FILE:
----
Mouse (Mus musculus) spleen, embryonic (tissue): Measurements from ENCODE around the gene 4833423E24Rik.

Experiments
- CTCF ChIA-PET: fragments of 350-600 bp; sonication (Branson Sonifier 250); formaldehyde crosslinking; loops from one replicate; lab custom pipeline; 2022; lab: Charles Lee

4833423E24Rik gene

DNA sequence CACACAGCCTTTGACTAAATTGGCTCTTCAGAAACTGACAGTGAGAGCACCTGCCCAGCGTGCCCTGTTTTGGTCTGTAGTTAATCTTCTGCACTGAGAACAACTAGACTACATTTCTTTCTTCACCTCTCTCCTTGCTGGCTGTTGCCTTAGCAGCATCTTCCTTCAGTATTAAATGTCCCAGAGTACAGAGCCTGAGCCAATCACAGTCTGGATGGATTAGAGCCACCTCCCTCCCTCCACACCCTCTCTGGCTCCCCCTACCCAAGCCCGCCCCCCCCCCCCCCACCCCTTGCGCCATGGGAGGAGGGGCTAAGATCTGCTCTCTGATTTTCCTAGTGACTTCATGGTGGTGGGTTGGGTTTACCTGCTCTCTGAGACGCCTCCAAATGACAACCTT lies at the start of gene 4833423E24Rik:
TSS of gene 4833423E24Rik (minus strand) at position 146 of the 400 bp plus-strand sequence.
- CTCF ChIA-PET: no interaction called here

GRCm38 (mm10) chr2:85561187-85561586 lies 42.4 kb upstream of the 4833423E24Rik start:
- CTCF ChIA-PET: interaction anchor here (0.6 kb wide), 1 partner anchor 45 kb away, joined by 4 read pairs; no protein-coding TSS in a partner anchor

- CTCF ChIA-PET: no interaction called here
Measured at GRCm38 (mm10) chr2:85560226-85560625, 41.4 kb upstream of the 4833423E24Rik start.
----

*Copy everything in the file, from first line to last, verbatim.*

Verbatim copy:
Mouse (Mus musculus) spleen, embryonic (tissue): Measurements from ENCODE around the gene 4833423E24Rik.

Experiments
- CTCF ChIA-PET: fragments of 350-600 bp; sonication (Branson Sonifier 250); formaldehyde crosslinking; loops from one replicate; lab custom pipeline; 2022; lab: Charles Lee

4833423E24Rik gene

DNA sequence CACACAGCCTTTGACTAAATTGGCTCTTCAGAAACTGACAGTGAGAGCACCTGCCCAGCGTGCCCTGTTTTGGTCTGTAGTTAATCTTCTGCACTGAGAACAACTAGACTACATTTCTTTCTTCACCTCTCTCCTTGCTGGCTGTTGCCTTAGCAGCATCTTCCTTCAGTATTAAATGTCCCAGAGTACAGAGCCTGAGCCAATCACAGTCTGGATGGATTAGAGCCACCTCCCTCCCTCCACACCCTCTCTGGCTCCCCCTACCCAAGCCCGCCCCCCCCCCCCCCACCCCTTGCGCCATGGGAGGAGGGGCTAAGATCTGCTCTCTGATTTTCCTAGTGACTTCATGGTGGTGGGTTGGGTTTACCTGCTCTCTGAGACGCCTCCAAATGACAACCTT lies at the start of gene 4833423E24Rik:
TSS of gene 4833423E24Rik (minus strand) at position 146 of the 400 bp plus-strand sequence.
- CTCF ChIA-PET: no interaction called here

GRCm38 (mm10) chr2:85561187-85561586 lies 42.4 kb upstream of the 4833423E24Rik start:
- CTCF ChIA-PET: interaction anchor here (0.6 kb wide), 1 partner anchor 45 kb away, joined by 4 read pairs; no protein-coding TSS in a partner anchor

- CTCF ChIA-PET: no interaction called here
Measured at GRCm38 (mm10) chr2:85560226-85560625, 41.4 kb upstream of the 4833423E24Rik start.